The History Of Lowriders
To quote the band War, "the lowrider is the one to meet". For almost one hundred years, lowriders have been not only the one to see, but the one to meet. Stemming from an old Mexican ritual called paseo which made horses the utmost symbol of prestige, lowering stock cars to almost sidewalk level and customizing them dramatically has evolved into the same sort of symbol of status.
From Mexico to Los Angeles to Chicago to the rest of the world, the art of customizing a stock car into a lowrider has been an evolution. In the 1940's lowriders only graced the streets on Sundays. As their popularity began to grow lowriders not only became more plentiful but they became the vehicle of choice for anyone who wanted attention and accolades and cruised the highways on a daily basis.
George Barris became the early face of lowriders by combining his creativity with his passion for cars and developing one of the first businesses to customize lowriders for sale. George and his brother, Sam, used their expertise in body work to straighten fenders, bolt on accessories, and use paint schemes that were unheard of during that time. Lowrider creations from the Barris brothers flourished into a very lucrative business. George used his business sense to introduce lowriders to Hollywood which resulted in not only the use of lowriders in many well known movies such as High School Confidential, but it also helped him "become the person" to contact when Hollywood stars wanted to transform their personal vehicles into lowriders.
The original lowrider artists focused mainly on customizing Chevrolet cars because they were less expensive than other manufacturers' vehicles at the time. Today, any brand, make, or model vehicle is fair game to become a lowrider. The art of creating a lowrider has also evolved well beyond using heavy weights and chopping springs to bring the body close to the ground. Modern lowriders feature hydraulics which not only raise and lower the car, but also make it hop, and tilt it from side to side.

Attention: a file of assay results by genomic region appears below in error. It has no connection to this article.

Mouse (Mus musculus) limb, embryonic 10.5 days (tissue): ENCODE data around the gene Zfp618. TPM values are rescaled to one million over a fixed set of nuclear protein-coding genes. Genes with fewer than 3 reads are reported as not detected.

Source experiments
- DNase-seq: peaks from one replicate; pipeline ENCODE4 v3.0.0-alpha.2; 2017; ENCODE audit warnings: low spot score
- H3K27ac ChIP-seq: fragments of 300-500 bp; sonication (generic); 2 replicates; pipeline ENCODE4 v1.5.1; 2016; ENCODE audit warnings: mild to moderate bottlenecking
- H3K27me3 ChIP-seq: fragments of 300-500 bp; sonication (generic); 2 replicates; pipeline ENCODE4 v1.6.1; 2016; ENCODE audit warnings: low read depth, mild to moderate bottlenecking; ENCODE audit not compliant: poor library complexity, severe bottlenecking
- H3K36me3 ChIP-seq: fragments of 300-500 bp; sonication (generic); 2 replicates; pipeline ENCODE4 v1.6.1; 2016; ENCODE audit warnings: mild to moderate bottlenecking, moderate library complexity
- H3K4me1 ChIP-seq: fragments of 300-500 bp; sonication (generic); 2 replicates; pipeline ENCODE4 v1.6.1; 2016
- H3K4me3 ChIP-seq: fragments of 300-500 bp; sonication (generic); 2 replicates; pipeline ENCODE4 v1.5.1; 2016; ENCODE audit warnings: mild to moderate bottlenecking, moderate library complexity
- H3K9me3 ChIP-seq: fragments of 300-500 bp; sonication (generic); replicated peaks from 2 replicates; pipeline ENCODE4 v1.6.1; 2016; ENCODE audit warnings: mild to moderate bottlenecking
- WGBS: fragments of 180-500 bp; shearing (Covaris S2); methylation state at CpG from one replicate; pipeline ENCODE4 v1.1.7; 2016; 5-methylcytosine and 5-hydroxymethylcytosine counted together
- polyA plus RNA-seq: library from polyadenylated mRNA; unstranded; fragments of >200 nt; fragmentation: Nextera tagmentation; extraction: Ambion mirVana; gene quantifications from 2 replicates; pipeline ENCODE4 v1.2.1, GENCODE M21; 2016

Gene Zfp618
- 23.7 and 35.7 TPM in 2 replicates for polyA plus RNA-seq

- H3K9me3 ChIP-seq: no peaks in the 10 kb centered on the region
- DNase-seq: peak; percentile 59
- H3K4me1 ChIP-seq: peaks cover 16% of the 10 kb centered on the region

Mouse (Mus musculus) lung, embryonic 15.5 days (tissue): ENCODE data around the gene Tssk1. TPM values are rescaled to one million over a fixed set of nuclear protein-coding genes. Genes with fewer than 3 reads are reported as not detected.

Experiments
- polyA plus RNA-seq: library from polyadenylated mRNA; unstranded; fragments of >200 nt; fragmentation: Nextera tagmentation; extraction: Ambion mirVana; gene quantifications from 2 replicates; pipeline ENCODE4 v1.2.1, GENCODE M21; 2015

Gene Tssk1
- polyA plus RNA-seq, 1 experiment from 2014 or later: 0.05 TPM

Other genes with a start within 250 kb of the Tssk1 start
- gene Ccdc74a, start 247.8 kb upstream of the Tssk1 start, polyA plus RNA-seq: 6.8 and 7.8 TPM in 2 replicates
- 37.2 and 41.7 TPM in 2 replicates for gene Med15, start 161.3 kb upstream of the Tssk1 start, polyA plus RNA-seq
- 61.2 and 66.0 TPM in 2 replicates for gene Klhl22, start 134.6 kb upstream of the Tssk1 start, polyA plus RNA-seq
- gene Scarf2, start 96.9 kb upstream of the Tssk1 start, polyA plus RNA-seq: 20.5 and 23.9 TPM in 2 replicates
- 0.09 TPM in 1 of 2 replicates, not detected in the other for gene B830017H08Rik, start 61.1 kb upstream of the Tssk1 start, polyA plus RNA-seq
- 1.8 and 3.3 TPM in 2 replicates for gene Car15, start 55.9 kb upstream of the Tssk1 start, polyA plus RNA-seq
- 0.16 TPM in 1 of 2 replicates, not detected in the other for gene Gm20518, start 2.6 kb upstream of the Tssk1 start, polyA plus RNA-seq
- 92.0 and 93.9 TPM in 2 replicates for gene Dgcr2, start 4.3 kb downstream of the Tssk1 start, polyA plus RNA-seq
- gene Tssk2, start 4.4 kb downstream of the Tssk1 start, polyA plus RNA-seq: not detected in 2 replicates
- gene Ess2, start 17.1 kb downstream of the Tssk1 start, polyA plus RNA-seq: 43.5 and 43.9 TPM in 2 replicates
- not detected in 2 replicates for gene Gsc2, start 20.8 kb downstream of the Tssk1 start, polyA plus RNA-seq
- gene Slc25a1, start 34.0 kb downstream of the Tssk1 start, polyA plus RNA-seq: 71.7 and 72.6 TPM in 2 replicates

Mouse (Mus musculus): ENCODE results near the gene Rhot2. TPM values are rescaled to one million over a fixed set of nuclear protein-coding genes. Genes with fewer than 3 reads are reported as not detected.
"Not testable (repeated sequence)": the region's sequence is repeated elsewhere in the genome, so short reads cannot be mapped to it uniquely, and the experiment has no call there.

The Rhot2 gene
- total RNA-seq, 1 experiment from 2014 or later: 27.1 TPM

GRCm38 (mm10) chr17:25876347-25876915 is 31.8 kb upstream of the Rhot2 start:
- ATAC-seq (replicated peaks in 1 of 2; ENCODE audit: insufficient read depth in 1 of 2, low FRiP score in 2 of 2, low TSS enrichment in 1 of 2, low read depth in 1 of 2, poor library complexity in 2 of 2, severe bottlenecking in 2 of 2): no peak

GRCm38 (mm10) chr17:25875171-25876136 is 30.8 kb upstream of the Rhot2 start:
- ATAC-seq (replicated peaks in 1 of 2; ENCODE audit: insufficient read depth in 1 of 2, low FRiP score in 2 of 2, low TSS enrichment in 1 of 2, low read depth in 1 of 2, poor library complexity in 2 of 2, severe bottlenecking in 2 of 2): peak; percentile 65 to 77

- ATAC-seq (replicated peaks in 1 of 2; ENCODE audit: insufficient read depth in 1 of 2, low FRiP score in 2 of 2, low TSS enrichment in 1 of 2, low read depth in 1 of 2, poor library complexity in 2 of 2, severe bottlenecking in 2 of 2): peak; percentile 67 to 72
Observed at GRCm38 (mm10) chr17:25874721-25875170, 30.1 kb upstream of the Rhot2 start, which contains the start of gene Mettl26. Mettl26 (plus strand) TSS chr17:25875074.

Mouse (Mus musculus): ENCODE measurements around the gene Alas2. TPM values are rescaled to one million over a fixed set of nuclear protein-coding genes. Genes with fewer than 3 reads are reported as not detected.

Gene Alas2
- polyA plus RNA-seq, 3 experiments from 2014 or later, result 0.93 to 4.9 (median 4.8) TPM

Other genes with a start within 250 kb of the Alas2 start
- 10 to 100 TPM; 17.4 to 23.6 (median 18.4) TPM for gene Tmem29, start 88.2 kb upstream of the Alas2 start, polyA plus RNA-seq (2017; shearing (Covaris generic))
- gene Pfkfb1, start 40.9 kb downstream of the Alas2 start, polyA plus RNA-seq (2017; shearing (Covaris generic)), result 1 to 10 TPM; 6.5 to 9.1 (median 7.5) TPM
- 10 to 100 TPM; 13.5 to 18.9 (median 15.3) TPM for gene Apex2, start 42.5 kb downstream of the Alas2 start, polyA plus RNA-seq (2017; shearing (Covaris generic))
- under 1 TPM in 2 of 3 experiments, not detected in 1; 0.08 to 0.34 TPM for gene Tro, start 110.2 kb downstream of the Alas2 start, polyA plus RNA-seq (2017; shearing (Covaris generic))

By today's standards, the modifications the Barris Brothers made famous with their business Kustoms of America, look pretty minor. Today's lowrider can feature triple dipped chrome accessories, gold plating, spectacular paint schemes, twin side pipes, spot lights, and everything from wire wheels to spectacular spinners. The same pride which motivated early Mexican horse owners to sacrifice their own necessities in order to put more glitz into their horses, still drives modern day lowrider owners to spend a small fortune to craft a vehicle which is a tremendous source of gratification.
Exploding from early Mexican-American Sunday cruising to become rap video stars and the utmost way to display cool-status with a car, lowriders have come a long way from their modest beginnings. Back then it only took a little effort and a little time to create a lowrider vehicle which would turn heads. Now lowrider enthusiasts spend thousands and thousands of dollars along with countless hours of body work and modifications to create their show-stopping lowrider masterpieces. The methods may have changed, but the madness is the same the lowrider is the one to meet!
About the Author: Richard Gazzo is a successful writer offering advice on where to buy cheap rims, custom wheels including chrome wheels, spinning rims, wire wheels, car rims, alloy rims and more. http://www.custom-wheels-n-chrome-rims.com